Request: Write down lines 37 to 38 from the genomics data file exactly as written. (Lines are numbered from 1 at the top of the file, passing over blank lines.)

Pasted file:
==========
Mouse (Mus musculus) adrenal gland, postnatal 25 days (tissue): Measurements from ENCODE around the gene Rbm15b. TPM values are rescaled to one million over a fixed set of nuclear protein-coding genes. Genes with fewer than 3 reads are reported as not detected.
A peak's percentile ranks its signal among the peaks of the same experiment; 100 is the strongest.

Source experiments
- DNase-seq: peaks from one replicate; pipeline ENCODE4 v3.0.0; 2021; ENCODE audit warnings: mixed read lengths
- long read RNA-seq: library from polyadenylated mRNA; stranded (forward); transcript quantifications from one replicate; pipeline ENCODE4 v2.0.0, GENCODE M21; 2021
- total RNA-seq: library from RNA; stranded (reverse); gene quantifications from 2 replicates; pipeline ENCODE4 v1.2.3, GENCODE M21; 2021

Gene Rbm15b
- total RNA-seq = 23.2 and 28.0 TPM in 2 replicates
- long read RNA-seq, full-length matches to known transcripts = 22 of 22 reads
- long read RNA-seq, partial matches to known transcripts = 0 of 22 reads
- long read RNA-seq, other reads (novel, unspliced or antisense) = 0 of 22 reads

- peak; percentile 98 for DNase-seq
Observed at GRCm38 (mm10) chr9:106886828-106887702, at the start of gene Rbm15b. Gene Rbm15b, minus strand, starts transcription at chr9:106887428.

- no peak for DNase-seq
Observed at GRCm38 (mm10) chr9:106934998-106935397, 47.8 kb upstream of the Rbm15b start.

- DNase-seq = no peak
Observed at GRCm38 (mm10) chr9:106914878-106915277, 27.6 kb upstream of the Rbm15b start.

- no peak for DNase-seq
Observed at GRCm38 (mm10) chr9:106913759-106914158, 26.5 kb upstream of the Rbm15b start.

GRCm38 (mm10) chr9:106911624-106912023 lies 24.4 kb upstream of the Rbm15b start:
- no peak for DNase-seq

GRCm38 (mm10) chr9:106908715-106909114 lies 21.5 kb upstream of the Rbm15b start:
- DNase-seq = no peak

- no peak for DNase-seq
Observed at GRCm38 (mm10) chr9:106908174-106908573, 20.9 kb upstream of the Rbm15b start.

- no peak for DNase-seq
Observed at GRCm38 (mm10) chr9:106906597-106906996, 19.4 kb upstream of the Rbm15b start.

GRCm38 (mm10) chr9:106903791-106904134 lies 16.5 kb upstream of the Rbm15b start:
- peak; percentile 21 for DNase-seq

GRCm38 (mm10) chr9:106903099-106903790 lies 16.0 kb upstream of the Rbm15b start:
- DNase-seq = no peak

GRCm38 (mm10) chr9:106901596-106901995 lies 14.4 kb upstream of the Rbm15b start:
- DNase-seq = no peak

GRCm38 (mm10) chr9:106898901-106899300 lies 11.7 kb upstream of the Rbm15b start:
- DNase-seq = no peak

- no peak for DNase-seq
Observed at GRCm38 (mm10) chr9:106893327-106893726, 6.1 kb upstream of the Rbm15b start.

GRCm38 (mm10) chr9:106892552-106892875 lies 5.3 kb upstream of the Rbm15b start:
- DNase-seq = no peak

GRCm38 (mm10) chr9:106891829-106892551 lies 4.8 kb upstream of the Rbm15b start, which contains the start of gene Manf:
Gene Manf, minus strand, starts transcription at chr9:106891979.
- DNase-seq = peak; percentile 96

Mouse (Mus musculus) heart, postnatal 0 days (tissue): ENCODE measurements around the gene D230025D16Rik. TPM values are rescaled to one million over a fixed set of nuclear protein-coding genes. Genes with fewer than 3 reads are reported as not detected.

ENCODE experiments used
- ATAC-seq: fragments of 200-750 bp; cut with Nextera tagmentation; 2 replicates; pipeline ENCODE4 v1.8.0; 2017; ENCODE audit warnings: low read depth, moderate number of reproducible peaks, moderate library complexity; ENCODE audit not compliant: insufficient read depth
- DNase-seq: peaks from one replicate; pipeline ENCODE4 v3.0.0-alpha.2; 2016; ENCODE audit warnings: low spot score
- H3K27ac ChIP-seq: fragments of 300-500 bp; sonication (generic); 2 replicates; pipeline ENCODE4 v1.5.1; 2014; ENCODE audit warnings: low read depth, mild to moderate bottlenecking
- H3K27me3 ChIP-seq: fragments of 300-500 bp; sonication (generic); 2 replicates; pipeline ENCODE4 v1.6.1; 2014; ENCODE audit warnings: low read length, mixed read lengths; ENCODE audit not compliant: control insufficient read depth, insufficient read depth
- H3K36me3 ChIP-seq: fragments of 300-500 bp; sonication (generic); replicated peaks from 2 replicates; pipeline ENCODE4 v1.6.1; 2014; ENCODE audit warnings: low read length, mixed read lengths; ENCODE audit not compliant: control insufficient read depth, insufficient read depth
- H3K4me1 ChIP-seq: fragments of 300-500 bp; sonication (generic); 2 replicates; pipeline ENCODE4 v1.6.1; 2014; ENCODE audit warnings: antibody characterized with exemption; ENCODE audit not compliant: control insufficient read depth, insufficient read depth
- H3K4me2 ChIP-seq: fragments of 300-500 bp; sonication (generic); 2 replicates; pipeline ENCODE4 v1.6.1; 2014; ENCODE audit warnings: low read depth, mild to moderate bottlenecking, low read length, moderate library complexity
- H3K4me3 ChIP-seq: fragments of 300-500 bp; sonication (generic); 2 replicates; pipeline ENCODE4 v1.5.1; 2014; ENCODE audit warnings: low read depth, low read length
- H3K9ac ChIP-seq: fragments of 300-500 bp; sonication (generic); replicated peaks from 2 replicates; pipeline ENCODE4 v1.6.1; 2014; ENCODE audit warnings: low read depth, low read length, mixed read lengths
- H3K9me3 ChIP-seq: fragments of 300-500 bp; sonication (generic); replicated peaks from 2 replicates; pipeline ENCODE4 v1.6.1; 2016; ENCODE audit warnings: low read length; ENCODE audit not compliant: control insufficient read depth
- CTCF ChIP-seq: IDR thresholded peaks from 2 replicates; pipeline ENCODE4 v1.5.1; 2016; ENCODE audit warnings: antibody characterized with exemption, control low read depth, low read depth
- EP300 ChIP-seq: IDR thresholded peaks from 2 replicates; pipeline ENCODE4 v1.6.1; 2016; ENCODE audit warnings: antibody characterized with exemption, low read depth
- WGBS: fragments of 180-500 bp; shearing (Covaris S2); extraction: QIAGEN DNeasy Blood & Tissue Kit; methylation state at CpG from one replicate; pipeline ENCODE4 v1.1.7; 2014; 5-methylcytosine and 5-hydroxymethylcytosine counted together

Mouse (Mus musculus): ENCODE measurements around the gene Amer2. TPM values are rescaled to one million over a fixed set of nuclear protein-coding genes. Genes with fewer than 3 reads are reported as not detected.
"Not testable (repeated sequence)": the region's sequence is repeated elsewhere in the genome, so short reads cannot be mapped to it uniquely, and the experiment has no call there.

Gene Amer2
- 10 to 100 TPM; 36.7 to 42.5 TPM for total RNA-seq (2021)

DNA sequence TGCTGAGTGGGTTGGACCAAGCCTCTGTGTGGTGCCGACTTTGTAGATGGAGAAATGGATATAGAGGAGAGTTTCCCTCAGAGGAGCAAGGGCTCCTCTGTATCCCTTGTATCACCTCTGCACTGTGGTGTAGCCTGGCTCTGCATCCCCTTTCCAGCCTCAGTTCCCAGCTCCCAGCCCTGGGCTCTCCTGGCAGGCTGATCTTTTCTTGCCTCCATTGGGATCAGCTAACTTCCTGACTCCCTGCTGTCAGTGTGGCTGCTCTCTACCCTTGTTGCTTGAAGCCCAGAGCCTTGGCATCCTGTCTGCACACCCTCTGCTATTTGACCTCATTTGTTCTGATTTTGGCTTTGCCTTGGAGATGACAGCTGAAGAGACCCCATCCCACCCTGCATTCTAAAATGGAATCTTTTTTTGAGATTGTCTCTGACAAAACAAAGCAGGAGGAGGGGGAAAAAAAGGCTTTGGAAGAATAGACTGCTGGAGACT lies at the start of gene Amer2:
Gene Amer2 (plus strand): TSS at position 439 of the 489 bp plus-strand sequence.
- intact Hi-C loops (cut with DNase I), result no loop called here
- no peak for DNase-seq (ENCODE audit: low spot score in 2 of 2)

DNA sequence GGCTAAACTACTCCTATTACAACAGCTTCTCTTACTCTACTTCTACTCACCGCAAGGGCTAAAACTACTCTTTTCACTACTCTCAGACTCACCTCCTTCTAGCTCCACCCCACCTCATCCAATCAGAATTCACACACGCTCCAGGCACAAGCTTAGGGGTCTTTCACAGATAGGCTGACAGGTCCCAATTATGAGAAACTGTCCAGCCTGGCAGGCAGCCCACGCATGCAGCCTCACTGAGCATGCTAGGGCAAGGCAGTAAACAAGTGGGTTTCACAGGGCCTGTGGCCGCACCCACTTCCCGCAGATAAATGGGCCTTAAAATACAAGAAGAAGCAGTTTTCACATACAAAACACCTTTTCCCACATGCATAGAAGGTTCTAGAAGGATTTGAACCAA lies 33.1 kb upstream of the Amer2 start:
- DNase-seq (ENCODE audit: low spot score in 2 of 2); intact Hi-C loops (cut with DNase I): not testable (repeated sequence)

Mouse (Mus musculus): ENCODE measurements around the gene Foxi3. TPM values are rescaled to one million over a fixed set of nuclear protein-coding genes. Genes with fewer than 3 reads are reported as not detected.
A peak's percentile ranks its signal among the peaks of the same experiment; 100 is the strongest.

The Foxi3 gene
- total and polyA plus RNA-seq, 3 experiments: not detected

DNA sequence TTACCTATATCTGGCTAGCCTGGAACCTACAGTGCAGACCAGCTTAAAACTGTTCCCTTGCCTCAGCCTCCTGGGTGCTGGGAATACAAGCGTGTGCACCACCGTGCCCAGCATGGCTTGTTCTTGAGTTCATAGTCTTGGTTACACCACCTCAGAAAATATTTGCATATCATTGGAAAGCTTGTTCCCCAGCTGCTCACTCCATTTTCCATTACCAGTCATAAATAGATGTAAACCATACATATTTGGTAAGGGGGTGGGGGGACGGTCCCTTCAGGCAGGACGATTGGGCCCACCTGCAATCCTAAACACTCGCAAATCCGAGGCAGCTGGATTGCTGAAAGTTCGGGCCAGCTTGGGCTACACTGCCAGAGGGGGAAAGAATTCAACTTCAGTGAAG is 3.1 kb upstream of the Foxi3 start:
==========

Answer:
Observed at GRCm38 (mm10) chr9:106893327-106893726, 6.1 kb upstream of the Rbm15b start.

GRCm38 (mm10) chr9:106892552-106892875 lies 5.3 kb upstream of the Rbm15b start: